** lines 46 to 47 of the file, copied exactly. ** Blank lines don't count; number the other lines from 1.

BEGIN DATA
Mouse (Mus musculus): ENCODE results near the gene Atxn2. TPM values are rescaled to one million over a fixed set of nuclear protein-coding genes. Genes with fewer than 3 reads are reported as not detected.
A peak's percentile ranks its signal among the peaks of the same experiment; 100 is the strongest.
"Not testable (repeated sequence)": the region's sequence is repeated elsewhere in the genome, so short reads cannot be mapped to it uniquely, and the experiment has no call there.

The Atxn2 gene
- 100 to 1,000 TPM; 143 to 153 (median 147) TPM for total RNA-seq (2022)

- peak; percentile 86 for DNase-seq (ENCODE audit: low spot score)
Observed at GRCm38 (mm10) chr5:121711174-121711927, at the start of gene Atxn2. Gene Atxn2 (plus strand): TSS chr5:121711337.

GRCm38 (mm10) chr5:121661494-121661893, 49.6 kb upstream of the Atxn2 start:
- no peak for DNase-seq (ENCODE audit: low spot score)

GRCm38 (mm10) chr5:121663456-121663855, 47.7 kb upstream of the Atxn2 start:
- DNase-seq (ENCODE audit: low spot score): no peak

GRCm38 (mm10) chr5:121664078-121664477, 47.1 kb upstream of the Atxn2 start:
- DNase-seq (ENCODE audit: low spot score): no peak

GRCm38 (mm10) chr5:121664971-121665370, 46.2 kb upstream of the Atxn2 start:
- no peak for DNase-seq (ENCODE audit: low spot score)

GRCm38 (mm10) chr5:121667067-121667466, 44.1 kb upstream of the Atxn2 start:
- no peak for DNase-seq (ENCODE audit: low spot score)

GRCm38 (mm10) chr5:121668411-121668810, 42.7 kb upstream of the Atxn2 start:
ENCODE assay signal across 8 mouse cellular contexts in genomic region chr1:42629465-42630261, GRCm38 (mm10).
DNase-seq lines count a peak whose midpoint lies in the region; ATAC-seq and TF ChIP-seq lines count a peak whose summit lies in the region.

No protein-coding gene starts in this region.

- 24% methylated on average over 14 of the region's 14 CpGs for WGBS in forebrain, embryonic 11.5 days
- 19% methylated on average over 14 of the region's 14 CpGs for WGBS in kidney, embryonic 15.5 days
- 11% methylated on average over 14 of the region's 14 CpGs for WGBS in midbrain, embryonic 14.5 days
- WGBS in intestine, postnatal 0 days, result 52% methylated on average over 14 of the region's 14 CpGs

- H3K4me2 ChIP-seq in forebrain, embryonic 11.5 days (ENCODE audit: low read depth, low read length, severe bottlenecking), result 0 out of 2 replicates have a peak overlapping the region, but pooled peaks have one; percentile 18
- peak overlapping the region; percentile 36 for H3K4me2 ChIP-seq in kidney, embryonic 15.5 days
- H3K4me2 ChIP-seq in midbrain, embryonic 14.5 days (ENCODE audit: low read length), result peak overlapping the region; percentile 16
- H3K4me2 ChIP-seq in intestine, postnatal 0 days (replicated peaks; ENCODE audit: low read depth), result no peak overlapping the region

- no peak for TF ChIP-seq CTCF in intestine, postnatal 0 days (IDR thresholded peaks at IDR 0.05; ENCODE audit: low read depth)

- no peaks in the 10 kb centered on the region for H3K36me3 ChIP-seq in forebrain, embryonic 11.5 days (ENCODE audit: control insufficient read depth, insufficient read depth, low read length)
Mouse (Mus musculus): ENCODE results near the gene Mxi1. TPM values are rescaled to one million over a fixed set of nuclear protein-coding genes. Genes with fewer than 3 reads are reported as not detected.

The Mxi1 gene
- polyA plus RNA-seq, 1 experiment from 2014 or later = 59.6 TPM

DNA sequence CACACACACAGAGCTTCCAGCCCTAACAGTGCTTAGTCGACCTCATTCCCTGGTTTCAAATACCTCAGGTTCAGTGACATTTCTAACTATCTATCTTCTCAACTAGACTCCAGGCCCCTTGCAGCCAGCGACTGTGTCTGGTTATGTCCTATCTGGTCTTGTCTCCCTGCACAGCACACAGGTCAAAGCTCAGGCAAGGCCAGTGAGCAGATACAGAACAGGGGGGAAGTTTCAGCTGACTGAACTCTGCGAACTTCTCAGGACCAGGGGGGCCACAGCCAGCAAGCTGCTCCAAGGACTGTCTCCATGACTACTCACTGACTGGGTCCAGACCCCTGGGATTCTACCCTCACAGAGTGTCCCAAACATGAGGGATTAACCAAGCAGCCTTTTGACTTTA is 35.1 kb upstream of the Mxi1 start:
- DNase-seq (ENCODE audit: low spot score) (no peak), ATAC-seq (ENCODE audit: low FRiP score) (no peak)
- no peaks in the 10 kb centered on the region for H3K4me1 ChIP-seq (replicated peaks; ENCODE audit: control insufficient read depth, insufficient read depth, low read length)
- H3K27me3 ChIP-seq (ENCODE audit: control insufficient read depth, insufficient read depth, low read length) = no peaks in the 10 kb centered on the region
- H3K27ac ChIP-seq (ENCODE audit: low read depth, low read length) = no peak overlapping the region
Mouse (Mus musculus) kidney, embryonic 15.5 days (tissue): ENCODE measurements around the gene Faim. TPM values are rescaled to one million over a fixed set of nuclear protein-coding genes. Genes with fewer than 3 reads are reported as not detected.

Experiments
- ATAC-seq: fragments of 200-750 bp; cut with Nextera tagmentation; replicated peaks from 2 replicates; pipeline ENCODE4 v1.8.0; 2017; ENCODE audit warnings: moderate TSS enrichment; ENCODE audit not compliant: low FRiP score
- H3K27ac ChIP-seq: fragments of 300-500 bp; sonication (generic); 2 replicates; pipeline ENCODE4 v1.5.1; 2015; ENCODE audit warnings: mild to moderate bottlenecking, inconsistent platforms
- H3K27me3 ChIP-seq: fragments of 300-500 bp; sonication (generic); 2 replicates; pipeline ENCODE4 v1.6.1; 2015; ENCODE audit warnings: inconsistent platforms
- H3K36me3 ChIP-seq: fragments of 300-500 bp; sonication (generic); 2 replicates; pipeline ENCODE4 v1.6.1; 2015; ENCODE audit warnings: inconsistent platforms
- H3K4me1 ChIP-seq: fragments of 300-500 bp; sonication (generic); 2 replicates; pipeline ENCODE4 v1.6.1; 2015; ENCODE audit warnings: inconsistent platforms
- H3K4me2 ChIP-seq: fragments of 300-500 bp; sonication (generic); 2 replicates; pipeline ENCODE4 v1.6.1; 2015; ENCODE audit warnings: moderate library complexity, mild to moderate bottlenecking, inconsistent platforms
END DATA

- H3K4me1 ChIP-seq: fragments of 300-500 bp; sonication (generic); 2 replicates; pipeline ENCODE4 v1.6.1; 2015; ENCODE audit warnings: inconsistent platforms
- H3K4me2 ChIP-seq: fragments of 300-500 bp; sonication (generic); 2 replicates; pipeline ENCODE4 v1.6.1; 2015; ENCODE audit warnings: moderate library complexity, mild to moderate bottlenecking, inconsistent platforms